The sun is in a swathe of blue sky flanked by grey clouds, very low down although it's near midday, for this is winter. Its beautiful, beautiful light is swooping down to brighten a patch of my small lawn, and green, green, green in spring shades bounces into my head. My eyes are seized by the clarity and content, and gratefully, almost worshipfully, my brain picks out each blade of grass, following and tracing their detailled lines.
Towards the open ground on the Flats, there is enough blue that the bare London Plane trees stand their magnificence against it, their pale upright limbs reaching upwards with obvious grace. Again, my brain launches forth, like a hawk released, seeking out visual sustenance in the distance, and the flush running into my body tells me that I am at last being resuscitated.
Love myself, I had said. Don't wait. Find yourself a cure. Perhaps some sophisticated classical music, instead of the usual XFM, Virgin, or Magic? Radio 3 even? So Maracas accompanied me to the windows.
Seventeen hours I was prostrated on the sofa, with a TV as my only nursemaid, and many forages into the kitchen in unsuccessful attempts to push life back into myself, but few trips to the bathroom to push the death out. And my stomach all the time feeling mildly cramped, as though it were stuffed with garlic-flavoured lead and strangled by cling-film. I felt somewhat ill, but this does not yet count as being sick. This was not caused by food, I don't think. It may have been the bug that was hovering in me all week, augmented by ones met in my forced occupation of public transportation and workplace. Or it may have been true neurosis, or psychosomatic magnification of a genuine pathogenic disease by being a working person now.
For Day Three happened so quickly, that I fully reverted to the Life of the Office Worker that I used to live, accommodating it with habituated mechanisms learned over many years. Ones which came into operation without any opportunity for me to understand them or to consider their relevance. Prevention, is better than Cure, but they all clicked in before I could see which undesirable ones I might prevent. By the end of the day, familiar manifestations of the effects of how I habitually suffer working in an office, had appeared.
On the train home, opportunities for wandering off at intermediate stations are drowned by a desire to get home without any further ado. My face is in a mask of battery-chicken contentment, while my eyes cast about desperately for something to consume. It is dark already outside, of course, but thankfully there are a few handsome heads to admire. These are normal going-home times for working people, and these people still exist beyond Seven Kings. You see few of these handsome people in East London, especially if you're living in the world of the unemployed (the broader sense, e.g. including the sick and the elderly). And it's hard to believe that I ever had any heterosexual inclinations earlier in the year. These men I view today, as it ever was when I worked in an office, are the only visions that I can cling to until I get home. The women only seem to get in the way.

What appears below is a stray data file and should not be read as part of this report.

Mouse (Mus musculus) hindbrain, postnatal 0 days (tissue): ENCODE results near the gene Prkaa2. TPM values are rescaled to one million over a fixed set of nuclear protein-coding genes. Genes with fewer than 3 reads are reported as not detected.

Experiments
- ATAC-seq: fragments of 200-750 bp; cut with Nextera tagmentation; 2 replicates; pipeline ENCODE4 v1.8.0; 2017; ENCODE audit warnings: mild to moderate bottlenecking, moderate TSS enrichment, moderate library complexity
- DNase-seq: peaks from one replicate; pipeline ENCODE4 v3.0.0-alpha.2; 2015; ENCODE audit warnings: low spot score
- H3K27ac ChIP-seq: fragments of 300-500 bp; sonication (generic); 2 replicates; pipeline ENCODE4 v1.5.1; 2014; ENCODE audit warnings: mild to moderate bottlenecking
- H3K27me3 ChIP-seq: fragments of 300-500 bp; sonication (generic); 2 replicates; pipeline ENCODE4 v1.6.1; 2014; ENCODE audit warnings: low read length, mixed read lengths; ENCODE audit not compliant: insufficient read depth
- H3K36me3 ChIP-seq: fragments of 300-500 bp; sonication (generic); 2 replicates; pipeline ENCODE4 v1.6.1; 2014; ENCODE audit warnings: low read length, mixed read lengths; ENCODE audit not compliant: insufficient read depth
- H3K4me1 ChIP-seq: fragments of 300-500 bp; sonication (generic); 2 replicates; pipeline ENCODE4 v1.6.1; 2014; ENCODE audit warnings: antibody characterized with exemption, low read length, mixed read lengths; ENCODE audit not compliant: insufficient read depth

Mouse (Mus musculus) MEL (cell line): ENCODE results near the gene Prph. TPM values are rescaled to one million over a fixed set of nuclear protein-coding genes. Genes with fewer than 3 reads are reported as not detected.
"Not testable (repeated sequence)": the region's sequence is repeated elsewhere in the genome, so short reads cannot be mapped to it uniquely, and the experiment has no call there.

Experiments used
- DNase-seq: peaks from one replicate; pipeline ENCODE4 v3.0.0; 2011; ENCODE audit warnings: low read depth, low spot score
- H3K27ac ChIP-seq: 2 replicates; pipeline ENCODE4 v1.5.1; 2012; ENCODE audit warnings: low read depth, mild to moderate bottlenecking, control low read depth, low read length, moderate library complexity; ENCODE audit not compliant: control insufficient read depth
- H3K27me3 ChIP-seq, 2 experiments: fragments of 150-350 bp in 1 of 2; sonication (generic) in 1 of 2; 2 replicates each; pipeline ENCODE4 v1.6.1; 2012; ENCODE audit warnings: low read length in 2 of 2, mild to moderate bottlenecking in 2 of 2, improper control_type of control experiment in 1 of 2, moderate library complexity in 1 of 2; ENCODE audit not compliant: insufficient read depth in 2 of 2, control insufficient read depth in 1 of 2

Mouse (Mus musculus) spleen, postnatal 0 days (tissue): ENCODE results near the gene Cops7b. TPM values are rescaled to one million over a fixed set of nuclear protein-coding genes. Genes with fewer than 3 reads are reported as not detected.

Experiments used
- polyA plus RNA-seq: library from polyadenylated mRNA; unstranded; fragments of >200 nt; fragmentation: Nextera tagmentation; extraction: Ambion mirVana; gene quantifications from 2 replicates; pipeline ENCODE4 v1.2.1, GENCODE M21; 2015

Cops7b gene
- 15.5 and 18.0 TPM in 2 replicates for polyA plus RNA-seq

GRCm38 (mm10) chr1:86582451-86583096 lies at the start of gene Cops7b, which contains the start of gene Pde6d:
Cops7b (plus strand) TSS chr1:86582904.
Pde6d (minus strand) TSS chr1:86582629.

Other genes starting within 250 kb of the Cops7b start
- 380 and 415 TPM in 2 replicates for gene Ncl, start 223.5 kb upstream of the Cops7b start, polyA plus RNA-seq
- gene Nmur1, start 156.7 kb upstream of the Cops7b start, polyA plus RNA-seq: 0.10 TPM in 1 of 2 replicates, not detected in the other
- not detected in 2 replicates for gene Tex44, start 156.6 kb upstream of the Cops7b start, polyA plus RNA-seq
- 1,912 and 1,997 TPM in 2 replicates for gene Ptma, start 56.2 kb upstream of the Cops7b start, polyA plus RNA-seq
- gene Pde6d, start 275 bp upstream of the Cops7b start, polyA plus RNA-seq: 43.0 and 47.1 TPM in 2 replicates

This is why I said it was a gay job. By the end of the day, I feel that I have so resoundingly repressed my sexual, physical animal self, that to rescue me from the human spiritual suffocation, I have no alternative but to BE GAY. To seek out the images of men who are stronger, and appear to be freely expressing their manly, masculine selves. Today's office culture is even more enforcedly unisexual than it was 20 years ago, whence sexual liberation was already de facto. But outside, today's social culture, I hate to say it, is a never-before-seen perversion where men and women are expected to deny their sexual differences. For men, this means drowning every molecular trace of their chest-beating, thrusting, warring, dominating, lustful selves. For women, it means the opposite.
Also, it's an office culture which has seen the full invasion and assimilation of computers. So you're more likely to spend the day staring at a computer screen, than by interacting with your colleagues to hunt down the goals of your socio-economic work tribe.
It's all draining to my soul, and I have to find a way to keep it all in perspective. The simplest ideal is to reduce the entire experience to the exchange of my time, for money - necessary money. In the meantime, I am now savouring the memory of me, working as a gardener in the height of summer, shirt off, sweaty and dirty, my brain in tune with every muscle in my body, driving around in a Transit tipper with the windows down and the radio blaring, and in the last redoubt of others who even more blatantly have refused the prissy pussification of our world. If only we could have more summer, and less winter.....
And aptly for my topic, those BBC/Guardian/Labour intellectuals have this week been wondering why binge-drinking has taken over British society. And for the time being, their solution is to stick more police in the boozy troublespots all over the country, especially for the Christmas drinking season. They never seem to think about basic human instincts, and the need to provide sustenance for them. How else can young people today come to terms with their animal selves, if they refuse to be contained in a cage of Xbox Playstation virtuality?